The Playless Play’s the Thing
Dan Fishback — a 27-year-old performance artist, musician, and recent winner of a significant grant — isn’t surprised when Jews reject him. After all, he is unabashedly gay, resolutely Jewish, strongly critical of Israeli policies and firmly against the Iraq War. His work presses a lot of buttons.
He is also not surprised when he’s accepted, because he comes from a long line of Jewish dissent. His great-grandfather, the scion of a family of rabbis, was sent to Siberia for revolutionary activity, escaped to New York and became chief compositor at the Forverts. Fishback’s grandmother remains an activist at 90. His father worked in the civil rights movement, and since Dan and his brother came out of the closet more than a decade ago, his parents have been vocal defenders of gay causes.
Last year, the Six Points Fellowship (a pilot project funded by UJA-Federation of New York and spearheaded by the Six Points Foundation and JDub Records) gave him a hefty two-year grant to work on a play called “The Last Chanukah.” As it was originally conceived, “The Last Chanukah” was going to be a six-character play that explored — as the Six Points Web site explains — “the relationship between citizen and empire in modern America and Maccabean-era Judea.”
It is now a three-person “playless reading,” or what used to be called (aptly, but somewhat comically in this case) a “closet drama,” a work meant to be read but not fully staged. As it was presented March 26 at the Center for Jewish History, “The Last Chanukah” consists mostly of a monologue spoken by one Ian Fleishman, a young, gay Jewish man. The walls of his room are literally and oppressively plastered with papers that document his life. Yes, the play is about Fleishman’s opposition to the Iraq War, and yes, it is about his love life, but despite its title, Hanukkah is barely mentioned at all.
The “playless reading” is, not surprisingly, a meditation on being Jewish, gay and an activist. For Fishback, the three are intimately related. In a telephone interview, he told the Forward that he believes that Jews are constitutionally dissatisfied with the world as it is and therefore constantly demand change. As a Jew, Fishback said, he was always conscious of being different, even in the relatively congenial atmosphere of the Washington, D.C., suburbs. Because of this feeling, it was easier for him to accept that he was gay. And, he added, there is a good reason that gay people and Jews both flock to art. In response to a world that is often hostile, both groups actively cultivate their imagination — even if the imagination turns out in reality to be a form of “low-grade insanity.”
Ian Fleishman is a little insane, to be sure, and quite funny. “The Last Chanukah” has some snappy lines. (“No one’s smart enough to be a Jew. Not even Jews are smart enough to be Jews.”) Nevertheless, while he is something of a schlemiel, Fleishman is not particularly laughable. In this way, “The Last Chanukah” is not like other Jewish comedies that feature self-obsessed anti-heroes. On the one hand, it is formally very self-conscious. On the other, it is supremely uncomfortable with self-consciousnesses — especially Jewish self-consciousnesses. Fleishman yearns to get beyond the heaps of paper that decorate his room. He does not want to be (or remain) “abstract,” even worrying that his anti-war activism is too theoretical, too far from the bombs and bullets that he protests. So it makes a good deal of sense (perhaps too much sense) that he begins to burn his papers, however selectively. Does this constitute a kind of latter-day vitalism (“Stop reading! Just go out and live!”) or merely a dream of escape? The play does not commit itself.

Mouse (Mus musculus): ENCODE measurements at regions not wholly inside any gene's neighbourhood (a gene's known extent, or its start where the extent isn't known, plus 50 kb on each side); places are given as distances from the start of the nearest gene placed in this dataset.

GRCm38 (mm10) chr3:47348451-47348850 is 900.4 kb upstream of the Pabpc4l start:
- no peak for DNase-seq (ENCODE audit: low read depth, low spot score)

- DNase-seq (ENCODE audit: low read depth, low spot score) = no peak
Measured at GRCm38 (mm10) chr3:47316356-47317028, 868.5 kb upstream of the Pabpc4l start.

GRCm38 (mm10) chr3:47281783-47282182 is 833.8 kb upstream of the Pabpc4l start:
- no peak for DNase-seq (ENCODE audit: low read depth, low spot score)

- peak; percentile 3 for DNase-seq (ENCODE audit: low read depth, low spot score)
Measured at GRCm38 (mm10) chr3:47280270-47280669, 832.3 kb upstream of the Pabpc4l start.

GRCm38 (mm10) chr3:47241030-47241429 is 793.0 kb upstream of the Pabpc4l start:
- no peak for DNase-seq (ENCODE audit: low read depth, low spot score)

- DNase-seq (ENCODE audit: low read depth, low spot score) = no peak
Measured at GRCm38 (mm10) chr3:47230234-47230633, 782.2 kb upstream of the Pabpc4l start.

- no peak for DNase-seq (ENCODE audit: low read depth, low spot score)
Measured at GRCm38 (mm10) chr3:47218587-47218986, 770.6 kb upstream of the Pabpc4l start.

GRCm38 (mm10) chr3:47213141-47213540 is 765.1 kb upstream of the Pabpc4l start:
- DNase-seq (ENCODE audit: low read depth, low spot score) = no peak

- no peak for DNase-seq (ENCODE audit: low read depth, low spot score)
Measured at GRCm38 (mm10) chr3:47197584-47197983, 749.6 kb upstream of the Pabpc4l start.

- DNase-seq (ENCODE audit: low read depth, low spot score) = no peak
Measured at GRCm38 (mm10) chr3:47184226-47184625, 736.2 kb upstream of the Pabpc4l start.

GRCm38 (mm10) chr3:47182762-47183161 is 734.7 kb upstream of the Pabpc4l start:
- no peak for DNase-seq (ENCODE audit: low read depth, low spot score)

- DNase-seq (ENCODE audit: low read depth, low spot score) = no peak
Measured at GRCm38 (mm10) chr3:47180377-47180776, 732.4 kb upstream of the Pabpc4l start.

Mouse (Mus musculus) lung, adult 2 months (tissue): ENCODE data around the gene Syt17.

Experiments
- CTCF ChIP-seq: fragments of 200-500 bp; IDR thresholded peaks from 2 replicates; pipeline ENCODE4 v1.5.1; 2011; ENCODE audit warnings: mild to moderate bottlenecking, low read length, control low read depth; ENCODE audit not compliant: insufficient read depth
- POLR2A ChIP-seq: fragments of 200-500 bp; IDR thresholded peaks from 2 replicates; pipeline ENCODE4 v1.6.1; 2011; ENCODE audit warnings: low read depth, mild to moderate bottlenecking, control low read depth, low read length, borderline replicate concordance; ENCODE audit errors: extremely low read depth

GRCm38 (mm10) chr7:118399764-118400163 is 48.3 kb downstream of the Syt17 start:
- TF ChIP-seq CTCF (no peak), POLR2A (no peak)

His father has accused Fishback of being too provocative because he is too explicit. Perhaps, but “The Last Chanukah” is less explicit than Fishback’s other theater pieces. It is also less polemic than it may first appear. Fishback claims that his performance work is a form of activism. If so, it is a particularly gentle form of agitation. By his own account, Fishback aims to reveal the everyday, even banal, humanity behind the alien and the threatening.
The artist, who clearly likes to perform, also fronts a shimmery indie band called “Cheese on Bread.” He says that his music allows him to indulge what he considers his petty emotions, while his theater pieces give him the space to investigate more complicated problems. In these works, Fishback follows what he calls his “rabbinic imperative,” the demand that he speak up and speak out.
In the end, Fishback fits into a broad, particularly Jewish tradition of argument and invective, whose adherents court both acceptance and rejection. And getting them together in one fell swoop is the mark of its success.
David Kaufmann, cultural critic for the Forward, teaches English at George Mason University.